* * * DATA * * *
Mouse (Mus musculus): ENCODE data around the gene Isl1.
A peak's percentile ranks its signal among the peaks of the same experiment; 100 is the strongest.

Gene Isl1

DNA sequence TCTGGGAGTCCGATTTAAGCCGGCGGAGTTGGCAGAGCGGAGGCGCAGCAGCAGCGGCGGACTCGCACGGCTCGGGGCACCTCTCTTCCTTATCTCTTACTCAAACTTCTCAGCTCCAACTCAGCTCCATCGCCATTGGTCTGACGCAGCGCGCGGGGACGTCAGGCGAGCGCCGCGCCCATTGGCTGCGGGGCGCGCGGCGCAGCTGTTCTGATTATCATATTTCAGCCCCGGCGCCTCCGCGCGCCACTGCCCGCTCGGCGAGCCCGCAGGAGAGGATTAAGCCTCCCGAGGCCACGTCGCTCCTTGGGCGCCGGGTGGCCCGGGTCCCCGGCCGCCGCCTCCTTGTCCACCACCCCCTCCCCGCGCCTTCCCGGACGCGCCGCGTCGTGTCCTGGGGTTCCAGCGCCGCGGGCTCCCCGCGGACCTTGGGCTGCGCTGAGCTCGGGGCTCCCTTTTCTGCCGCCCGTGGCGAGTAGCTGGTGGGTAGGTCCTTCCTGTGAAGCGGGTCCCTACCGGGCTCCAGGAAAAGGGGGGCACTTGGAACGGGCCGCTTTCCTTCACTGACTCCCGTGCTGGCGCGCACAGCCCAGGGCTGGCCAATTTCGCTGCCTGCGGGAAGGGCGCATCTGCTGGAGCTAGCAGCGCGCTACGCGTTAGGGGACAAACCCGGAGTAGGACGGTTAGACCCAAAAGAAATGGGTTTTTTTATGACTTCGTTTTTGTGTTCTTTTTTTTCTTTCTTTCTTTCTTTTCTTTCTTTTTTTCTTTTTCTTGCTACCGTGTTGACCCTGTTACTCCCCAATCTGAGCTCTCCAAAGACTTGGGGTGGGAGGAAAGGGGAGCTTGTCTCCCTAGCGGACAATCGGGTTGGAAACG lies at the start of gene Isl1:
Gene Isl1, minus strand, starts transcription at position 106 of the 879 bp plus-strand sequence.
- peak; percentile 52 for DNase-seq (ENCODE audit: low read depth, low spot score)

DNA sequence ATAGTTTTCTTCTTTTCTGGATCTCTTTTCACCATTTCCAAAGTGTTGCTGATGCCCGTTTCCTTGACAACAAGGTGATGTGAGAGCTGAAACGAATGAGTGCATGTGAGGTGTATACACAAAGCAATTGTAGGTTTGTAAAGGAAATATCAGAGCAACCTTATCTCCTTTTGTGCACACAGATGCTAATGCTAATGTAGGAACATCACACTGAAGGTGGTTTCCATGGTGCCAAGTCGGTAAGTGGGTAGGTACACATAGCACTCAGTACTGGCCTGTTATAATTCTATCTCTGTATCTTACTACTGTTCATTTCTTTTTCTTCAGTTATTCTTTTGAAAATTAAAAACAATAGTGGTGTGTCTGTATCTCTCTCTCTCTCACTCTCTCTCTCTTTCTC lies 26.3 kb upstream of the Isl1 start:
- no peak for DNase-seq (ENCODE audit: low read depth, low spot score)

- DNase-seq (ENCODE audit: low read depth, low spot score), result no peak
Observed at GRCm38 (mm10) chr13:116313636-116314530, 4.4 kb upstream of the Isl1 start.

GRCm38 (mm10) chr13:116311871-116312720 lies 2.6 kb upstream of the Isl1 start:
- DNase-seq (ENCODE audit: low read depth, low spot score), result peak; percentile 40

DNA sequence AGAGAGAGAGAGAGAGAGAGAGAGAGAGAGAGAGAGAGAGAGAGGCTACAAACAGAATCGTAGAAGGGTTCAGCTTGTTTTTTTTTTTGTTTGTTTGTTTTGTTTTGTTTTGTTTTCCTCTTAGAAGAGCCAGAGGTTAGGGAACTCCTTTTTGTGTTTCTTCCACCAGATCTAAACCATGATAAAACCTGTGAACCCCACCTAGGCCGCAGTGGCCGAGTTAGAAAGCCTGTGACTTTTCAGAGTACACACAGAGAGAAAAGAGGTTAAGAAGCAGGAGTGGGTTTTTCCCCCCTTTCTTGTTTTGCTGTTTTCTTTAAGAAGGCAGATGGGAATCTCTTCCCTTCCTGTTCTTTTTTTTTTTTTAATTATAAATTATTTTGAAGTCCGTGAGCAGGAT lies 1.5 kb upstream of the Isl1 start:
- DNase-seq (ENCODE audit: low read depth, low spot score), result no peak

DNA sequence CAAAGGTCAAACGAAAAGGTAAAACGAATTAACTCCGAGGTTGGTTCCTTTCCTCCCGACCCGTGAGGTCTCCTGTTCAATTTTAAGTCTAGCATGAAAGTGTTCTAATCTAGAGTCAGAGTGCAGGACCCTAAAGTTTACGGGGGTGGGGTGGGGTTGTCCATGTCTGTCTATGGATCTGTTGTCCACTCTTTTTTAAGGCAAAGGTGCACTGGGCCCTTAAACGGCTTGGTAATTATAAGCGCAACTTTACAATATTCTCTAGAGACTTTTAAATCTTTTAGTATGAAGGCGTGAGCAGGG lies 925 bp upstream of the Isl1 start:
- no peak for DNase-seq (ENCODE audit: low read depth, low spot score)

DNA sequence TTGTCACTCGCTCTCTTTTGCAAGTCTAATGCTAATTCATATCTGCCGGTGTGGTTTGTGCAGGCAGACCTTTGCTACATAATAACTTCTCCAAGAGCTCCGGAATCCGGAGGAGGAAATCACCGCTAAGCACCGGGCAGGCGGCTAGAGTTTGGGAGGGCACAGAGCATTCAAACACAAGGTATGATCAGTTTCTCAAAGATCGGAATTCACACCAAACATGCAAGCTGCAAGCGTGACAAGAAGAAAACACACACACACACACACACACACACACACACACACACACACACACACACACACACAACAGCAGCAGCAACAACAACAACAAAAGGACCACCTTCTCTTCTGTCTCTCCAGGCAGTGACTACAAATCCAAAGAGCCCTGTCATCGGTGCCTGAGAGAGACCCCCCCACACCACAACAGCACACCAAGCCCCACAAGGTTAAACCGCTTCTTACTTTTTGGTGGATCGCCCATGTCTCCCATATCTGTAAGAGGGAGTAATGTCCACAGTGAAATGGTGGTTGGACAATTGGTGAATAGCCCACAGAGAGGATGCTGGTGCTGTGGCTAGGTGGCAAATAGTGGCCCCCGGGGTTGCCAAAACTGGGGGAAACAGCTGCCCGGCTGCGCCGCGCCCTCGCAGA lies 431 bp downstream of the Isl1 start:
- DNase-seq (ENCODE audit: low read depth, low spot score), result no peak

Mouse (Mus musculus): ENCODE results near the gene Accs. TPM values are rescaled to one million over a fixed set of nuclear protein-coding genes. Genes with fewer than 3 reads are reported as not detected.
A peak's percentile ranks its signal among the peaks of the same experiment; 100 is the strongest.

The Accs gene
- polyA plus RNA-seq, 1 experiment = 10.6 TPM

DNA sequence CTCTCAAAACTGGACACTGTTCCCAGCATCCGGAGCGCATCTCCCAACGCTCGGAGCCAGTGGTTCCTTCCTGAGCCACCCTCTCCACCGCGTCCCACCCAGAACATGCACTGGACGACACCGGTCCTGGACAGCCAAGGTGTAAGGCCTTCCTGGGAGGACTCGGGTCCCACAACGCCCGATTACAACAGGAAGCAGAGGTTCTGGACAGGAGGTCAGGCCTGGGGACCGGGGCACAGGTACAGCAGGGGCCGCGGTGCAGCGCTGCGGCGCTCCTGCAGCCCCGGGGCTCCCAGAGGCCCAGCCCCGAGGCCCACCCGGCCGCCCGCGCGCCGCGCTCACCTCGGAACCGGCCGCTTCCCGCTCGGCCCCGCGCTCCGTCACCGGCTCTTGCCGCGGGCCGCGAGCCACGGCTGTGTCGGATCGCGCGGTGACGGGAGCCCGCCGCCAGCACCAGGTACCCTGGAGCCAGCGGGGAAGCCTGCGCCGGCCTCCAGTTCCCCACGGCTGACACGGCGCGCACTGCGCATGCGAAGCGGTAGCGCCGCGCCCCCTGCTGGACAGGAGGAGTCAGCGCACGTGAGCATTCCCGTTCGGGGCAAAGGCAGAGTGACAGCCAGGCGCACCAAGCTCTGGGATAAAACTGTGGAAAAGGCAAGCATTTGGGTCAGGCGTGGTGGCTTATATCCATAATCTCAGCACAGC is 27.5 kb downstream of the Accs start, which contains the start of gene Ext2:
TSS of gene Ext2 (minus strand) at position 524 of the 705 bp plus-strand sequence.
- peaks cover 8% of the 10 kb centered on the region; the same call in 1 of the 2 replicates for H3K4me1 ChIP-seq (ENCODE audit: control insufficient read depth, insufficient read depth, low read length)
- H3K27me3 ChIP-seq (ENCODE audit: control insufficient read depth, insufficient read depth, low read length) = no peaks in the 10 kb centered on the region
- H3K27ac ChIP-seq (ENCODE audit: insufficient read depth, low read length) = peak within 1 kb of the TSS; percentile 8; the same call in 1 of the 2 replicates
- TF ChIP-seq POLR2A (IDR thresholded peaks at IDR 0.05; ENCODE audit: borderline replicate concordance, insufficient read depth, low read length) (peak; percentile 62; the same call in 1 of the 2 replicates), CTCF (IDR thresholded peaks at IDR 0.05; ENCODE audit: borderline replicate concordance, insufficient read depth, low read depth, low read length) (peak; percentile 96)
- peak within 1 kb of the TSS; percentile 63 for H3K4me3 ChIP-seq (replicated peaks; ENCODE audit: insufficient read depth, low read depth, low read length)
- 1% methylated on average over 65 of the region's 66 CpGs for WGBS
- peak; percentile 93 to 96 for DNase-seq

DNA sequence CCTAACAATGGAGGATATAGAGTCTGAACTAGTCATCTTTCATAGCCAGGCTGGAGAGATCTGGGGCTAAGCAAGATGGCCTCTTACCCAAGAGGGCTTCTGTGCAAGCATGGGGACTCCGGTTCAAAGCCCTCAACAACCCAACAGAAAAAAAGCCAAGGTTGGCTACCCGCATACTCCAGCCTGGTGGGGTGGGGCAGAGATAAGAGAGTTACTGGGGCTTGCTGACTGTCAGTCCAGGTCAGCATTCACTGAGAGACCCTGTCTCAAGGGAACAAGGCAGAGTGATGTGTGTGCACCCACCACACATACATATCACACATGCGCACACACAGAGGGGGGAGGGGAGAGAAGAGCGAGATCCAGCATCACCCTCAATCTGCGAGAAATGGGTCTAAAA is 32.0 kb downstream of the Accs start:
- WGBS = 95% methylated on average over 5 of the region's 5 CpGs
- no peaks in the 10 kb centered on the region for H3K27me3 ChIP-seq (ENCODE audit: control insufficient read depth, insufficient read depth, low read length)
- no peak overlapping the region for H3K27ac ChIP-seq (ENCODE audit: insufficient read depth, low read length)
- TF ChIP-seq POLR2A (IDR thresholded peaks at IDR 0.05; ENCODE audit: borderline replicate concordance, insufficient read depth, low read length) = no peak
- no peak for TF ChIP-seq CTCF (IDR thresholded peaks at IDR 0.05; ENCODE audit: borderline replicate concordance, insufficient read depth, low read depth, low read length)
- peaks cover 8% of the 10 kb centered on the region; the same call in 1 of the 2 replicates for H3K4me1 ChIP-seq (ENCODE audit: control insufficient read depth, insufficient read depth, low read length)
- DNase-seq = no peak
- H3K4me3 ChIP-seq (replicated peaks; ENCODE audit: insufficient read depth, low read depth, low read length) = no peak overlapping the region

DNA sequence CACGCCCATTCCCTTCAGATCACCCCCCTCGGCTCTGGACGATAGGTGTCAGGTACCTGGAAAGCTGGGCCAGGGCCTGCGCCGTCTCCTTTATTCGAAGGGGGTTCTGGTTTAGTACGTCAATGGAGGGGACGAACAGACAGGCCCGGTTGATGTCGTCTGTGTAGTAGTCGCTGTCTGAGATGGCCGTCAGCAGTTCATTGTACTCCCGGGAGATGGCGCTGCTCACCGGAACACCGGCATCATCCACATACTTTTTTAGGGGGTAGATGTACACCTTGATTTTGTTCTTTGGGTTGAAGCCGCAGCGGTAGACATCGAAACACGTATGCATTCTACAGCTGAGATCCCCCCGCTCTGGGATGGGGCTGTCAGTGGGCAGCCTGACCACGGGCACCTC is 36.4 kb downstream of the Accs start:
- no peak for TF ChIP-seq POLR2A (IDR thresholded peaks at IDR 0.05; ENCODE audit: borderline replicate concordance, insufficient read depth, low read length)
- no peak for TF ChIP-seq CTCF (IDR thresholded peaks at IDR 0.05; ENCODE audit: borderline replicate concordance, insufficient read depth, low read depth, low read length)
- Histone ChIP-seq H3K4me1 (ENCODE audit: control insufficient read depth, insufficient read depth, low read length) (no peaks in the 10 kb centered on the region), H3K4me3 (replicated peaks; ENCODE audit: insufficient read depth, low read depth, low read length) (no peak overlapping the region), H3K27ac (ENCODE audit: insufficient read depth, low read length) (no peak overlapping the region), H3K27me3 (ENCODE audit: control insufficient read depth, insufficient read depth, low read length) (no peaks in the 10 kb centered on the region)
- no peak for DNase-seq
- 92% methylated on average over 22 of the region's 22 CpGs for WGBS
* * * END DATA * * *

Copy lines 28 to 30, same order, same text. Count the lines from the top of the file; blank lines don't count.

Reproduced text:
- TF ChIP-seq POLR2A (IDR thresholded peaks at IDR 0.05; ENCODE audit: borderline replicate concordance, insufficient read depth, low read length) (peak; percentile 62; the same call in 1 of the 2 replicates), CTCF (IDR thresholded peaks at IDR 0.05; ENCODE audit: borderline replicate concordance, insufficient read depth, low read depth, low read length) (peak; percentile 96)
- peak within 1 kb of the TSS; percentile 63 for H3K4me3 ChIP-seq (replicated peaks; ENCODE audit: insufficient read depth, low read depth, low read length)
- 1% methylated on average over 65 of the region's 66 CpGs for WGBS